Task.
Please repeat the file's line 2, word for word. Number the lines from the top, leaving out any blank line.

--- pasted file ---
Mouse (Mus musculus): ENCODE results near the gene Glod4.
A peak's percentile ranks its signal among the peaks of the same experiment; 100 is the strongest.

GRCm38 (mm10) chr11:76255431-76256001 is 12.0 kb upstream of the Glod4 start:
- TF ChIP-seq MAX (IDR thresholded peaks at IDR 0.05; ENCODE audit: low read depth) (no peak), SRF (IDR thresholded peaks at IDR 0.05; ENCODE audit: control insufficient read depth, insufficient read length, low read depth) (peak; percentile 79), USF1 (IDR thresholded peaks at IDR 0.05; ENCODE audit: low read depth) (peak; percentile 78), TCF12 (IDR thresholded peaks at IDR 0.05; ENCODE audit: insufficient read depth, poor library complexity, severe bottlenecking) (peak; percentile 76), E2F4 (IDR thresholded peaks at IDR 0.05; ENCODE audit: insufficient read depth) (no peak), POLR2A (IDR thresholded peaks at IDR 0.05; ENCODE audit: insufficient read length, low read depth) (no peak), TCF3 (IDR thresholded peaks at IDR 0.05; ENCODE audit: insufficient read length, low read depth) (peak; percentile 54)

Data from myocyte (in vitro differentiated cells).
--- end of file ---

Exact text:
A peak's percentile ranks its signal among the peaks of the same experiment; 100 is the strongest.